"In principle, our AST-25 telescope is currently the most rigid, simple, inexpensive and reliable telescope in the world among similar large telescopes already being operated or under development", says Professor Sychev, one of the project designers.

Olga Maksimenko | alfa

More articles from Physics and Astronomy:

nachricht Hope to discover sure signs of life on Mars? New research says look for the element vanadium
22.09.2017 | University of Kansas

nachricht Calculating quietness
22.09.2017 | Forschungszentrum MATHEON ECMath

All articles from Physics and Astronomy >>>

The most recent press releases about innovation >>>

Die letzten 5 Focus-News des innovations-reports im Überblick:

Im Focus: The pyrenoid is a carbon-fixing liquid droplet

Plants and algae use the enzyme Rubisco to fix carbon dioxide, removing it from the atmosphere and converting it into biomass. Algae have figured out a way to increase the efficiency of carbon fixation. They gather most of their Rubisco into a ball-shaped microcompartment called the pyrenoid, which they flood with a high local concentration of carbon dioxide. A team of scientists at Princeton University, the Carnegie Institution for Science, Stanford University and the Max Plank Institute of Biochemistry have unravelled the mysteries of how the pyrenoid is assembled. These insights can help to engineer crops that remove more carbon dioxide from the atmosphere while producing more food.

A warming planet

Im Focus: Highly precise wiring in the Cerebral Cortex

Our brains house extremely complex neuronal circuits, whose detailed structures are still largely unknown. This is especially true for the so-called cerebral cortex of mammals, where among other things vision, thoughts or spatial orientation are being computed. Here the rules by which nerve cells are connected to each other are only partly understood. A team of scientists around Moritz Helmstaedter at the Frankfiurt Max Planck Institute for Brain Research and Helene Schmidt (Humboldt University in Berlin) have now discovered a surprisingly precise nerve cell connectivity pattern in the part of the cerebral cortex that is responsible for orienting the individual animal or human in space.

The researchers report online in Nature (Schmidt et al., 2017. Axonal synapse sorting in medial entorhinal cortex, DOI: 10.1038/nature24005) that synapses in...

Im Focus: Tiny lasers from a gallery of whispers

New technique promises tunable laser devices

Whispering gallery mode (WGM) resonators are used to make tiny micro-lasers, sensors, switches, routers and other devices. These tiny structures rely on a...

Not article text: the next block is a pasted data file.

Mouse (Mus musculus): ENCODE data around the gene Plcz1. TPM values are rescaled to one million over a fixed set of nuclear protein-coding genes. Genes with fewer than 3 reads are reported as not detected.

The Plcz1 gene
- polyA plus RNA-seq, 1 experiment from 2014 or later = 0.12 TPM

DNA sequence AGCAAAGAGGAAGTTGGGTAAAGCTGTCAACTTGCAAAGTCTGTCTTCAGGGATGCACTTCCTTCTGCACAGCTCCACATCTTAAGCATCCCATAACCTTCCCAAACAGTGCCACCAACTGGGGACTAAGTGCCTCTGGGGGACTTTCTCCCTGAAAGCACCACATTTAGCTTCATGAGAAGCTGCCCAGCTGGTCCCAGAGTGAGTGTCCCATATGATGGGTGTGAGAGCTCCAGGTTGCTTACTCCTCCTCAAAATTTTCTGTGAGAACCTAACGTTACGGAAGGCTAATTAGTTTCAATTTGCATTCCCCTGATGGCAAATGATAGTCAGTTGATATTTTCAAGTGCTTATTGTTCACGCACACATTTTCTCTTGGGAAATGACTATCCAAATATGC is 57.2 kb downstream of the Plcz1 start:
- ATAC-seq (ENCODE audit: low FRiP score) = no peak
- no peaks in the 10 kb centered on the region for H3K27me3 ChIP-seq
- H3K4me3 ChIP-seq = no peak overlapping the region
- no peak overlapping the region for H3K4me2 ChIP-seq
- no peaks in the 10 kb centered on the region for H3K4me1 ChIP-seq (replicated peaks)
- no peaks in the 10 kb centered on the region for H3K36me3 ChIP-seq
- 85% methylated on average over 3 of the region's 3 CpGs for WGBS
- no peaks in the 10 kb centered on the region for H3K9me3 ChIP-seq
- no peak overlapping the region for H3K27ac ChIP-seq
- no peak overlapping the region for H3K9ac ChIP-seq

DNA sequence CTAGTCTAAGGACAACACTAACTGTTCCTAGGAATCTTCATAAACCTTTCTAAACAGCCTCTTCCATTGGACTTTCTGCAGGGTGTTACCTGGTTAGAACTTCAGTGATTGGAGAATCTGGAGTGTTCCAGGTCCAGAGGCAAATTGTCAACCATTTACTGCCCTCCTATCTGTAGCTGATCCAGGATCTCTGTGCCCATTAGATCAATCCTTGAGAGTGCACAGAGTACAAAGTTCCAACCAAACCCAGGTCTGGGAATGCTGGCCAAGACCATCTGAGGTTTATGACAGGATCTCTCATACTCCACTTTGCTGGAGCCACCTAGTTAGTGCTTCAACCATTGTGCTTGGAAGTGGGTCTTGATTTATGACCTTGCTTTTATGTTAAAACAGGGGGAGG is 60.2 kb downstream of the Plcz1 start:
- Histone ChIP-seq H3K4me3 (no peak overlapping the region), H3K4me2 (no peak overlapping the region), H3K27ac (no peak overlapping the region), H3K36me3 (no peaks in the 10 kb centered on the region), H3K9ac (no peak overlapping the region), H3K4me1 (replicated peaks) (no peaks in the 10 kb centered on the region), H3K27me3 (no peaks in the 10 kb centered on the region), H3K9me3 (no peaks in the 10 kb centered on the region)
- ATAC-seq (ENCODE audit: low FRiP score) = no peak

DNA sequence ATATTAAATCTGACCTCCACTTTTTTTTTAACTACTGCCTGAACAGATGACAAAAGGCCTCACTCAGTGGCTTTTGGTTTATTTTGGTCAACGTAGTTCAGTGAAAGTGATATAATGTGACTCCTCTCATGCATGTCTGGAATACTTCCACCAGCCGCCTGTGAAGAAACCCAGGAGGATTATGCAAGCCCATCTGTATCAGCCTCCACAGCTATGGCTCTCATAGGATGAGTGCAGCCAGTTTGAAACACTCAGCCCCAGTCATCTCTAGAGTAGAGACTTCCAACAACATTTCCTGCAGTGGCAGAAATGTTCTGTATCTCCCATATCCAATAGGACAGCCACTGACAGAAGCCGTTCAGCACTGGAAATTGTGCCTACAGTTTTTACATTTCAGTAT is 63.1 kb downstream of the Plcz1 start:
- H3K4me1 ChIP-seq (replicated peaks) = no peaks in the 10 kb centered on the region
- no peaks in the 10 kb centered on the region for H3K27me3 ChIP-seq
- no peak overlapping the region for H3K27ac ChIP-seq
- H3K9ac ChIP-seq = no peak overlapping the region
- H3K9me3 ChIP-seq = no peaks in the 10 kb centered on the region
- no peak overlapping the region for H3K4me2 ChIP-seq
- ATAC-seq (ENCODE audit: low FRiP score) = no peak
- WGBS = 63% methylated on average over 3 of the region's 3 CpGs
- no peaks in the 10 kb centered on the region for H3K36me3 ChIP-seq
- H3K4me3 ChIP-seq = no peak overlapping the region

Im Focus: Ultrafast snapshots of relaxing electrons in solids

Using ultrafast flashes of laser and x-ray radiation, scientists at the Max Planck Institute of Quantum Optics (Garching, Germany) took snapshots of the briefest electron motion inside a solid material to date. The electron motion lasted only 750 billionths of the billionth of a second before it fainted, setting a new record of human capability to capture ultrafast processes inside solids!

When x-rays shine onto solid materials or large molecules, an electron is pushed away from its original place near the nucleus of the atom, leaving a hole...

Im Focus: Quantum Sensors Decipher Magnetic Ordering in a New Semiconducting Material

For the first time, physicists have successfully imaged spiral magnetic ordering in a multiferroic material. These materials are considered highly promising candidates for future data storage media. The researchers were able to prove their findings using unique quantum sensors that were developed at Basel University and that can analyze electromagnetic fields on the nanometer scale. The results – obtained by scientists from the University of Basel’s Department of Physics, the Swiss Nanoscience Institute, the University of Montpellier and several laboratories from University Paris-Saclay – were recently published in the journal Nature.

Multiferroics are materials that simultaneously react to electric and magnetic fields. These two properties are rarely found together, and their combined...

All Focus news of the innovation-report >>>

Anzeige

Anzeige

Event News

“Lasers in Composites Symposium” in Aachen – from Science to Application

19.09.2017 | Event News

I-ESA 2018 – Call for Papers

12.09.2017 | Event News

EMBO at Basel Life, a new conference on current and emerging life science research

06.09.2017 | Event News

 
Latest News

Rainbow colors reveal cell history: Uncovering β-cell heterogeneity

22.09.2017 | Life Sciences

Penn first in world to treat patient with new radiation technology

22.09.2017 | Medical Engineering

Calculating quietness

22.09.2017 | Physics and Astronomy

VideoLinks
B2B-VideoLinks
More VideoLinks >>>